If you've noticed twinges of pain behind your kneecap, you're not alone — it's a common complaint that affects people of all ages and activity levels. While there's no single reason for this discomfort, there are a few common injuries and conditions you should know about.
"The most common cause of pain behind the kneecap is patellofemoral syndrome," says Audrey Lynn Millar, PT, PhD, professor and chair of the Department of Physical Therapy at Winston-Salem State University in North Carolina.
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According to the American Academy of Orthopaedic Surgeons (AAOS), patellofemoral pain syndrome is actually an umbrella term that encompasses pain experienced in the front of the knee and in the area around the kneecap (technically called the patella). The condition is sometimes called "runner's knee" or "jumper's knee," says AAOS, and according to the Cleveland Clinic, it can occur in anyone but is most common in females and athletes.
"There have been many different theories throughout the years as to the cause and treatment," Dr. Millar says of patellofemoral pain syndrome. "Most of the current research suggests a combination of a lack of muscular control at the hip, which allows the knee to move too medially (toward the middle) during landing or stance." This motion can put stress on the joint, and it may make your knee hurt more when you're walking down stairs or sitting for a long period of time, she says.
To treat patellofemoral pain syndrome, AAOS says that the "RICE" method can help — RICE being the acronym for rest, ice, compression (wrapping the knee snugly) and elevation (resting with your knee positioned higher than your heart). Anti-inflammatory drugs like ibuprofen (Advil) or naproxen (Aleve) can also help.
Dr. Millar adds that strengthening your hip muscle can also help, as can special shoes or orthotics. A physical therapist can teach you specific exercises to help with this, AAOS says.
Pain behind the kneecap may be related to a specific injury, including a sprained ligament or torn cartilage, according to Johns Hopkins Medicine. A sudden twist of your knee can cause a sprained muscle or ligament, and trauma to your knee can tear the meniscus, which is the connective tissue in your knee.
If your pain is rooted in a torn meniscus, it's usually accompanied by swelling in your knee, a clicking or locking feeling or an overall unstable feeling, according to Cedars-Sinai. Your doctor can officially diagnose a torn meniscus using an X-ray or an MRI or by inserting a small tube, called an arthroscope, during a minimally invasive procedure and looking through the scope to evaluate the knee joint and surrounding tissue.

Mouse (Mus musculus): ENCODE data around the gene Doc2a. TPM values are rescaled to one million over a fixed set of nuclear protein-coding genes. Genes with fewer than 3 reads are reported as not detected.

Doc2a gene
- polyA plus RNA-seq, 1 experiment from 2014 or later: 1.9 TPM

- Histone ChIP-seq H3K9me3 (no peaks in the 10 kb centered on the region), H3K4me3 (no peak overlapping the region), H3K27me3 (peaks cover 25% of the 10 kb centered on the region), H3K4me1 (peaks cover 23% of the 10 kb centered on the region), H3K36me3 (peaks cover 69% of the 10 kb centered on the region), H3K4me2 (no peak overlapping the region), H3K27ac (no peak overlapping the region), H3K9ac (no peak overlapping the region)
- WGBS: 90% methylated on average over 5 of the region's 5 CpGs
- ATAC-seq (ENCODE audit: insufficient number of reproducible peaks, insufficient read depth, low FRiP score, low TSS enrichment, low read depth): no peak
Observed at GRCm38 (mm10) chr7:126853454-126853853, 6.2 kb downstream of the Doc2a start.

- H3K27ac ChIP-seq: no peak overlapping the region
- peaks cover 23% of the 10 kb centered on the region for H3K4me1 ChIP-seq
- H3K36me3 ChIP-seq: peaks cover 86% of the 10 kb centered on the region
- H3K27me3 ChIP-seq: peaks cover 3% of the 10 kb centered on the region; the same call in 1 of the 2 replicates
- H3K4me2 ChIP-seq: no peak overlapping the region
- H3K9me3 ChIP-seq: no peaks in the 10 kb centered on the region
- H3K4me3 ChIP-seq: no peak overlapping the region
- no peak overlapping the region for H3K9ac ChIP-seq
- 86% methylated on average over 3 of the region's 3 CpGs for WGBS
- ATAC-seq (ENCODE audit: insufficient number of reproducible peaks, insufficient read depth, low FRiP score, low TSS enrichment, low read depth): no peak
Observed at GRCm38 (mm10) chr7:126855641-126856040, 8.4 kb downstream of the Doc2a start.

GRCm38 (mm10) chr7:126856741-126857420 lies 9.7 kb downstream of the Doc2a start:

Treating a knee injury like a torn meniscus may require wearing a brace during activity or possibly undergoing surgery if the injury is severe, according to Johns Hopkins.
Conditions such as arthritis and infections can also cause knee pain, according to the Mayo Clinic. The most common type of arthritis, osteoarthritis, occurs when the cartilage in your knee deteriorates, usually from use and age. Osteoarthritis can lead to increasing pain if it isn't treated, the Mayo Clinic states. In other words, it's a good idea to loop in your doctor.
According to Johns Hopkins, tendon inflammation, known as tendonitis, may also be the reason for your knee pain. It can result from overusing your tendons while running, cycling or jumping, and basketball is a common cause.
What to Do
Treating behind-the-knee pain can involve many different approaches, depending on your specific injury or condition. In terms of prevention, the Mayo Clinic offers a few general recommendations:
- Maintain a healthy weight.
- Condition your muscles for your specific sport.
- Stretch often to remain flexible.
- Choose low-impact activities, such as swimming or water aerobics, if you know you have chronic knee pain.
Read more: Bad Knees? Try These 14 Knee-Strengthening Exercises
- Audrey Lynn Millar, PT, PhD, professor, chair, Department of Physical Therapy, Winston-Salem State University, North Carolina
- American Academy of Orthopaedic Surgeons: “Patellofemoral Pain Syndrome”
- Cleveland Clinic: “4 Questions That Help Solve Your Knee Pain Mystery”
- Johns Hopkins Medicine: “Knee Pain and Problems”
- Mayo Clinic: “Knee Pain”
- Cedars-Sinai: “Torn Meniscus”
Is this an emergency? If you are experiencing serious medical symptoms, please see the National Library of Medicine’s list of signs you need emergency medical attention or call 911.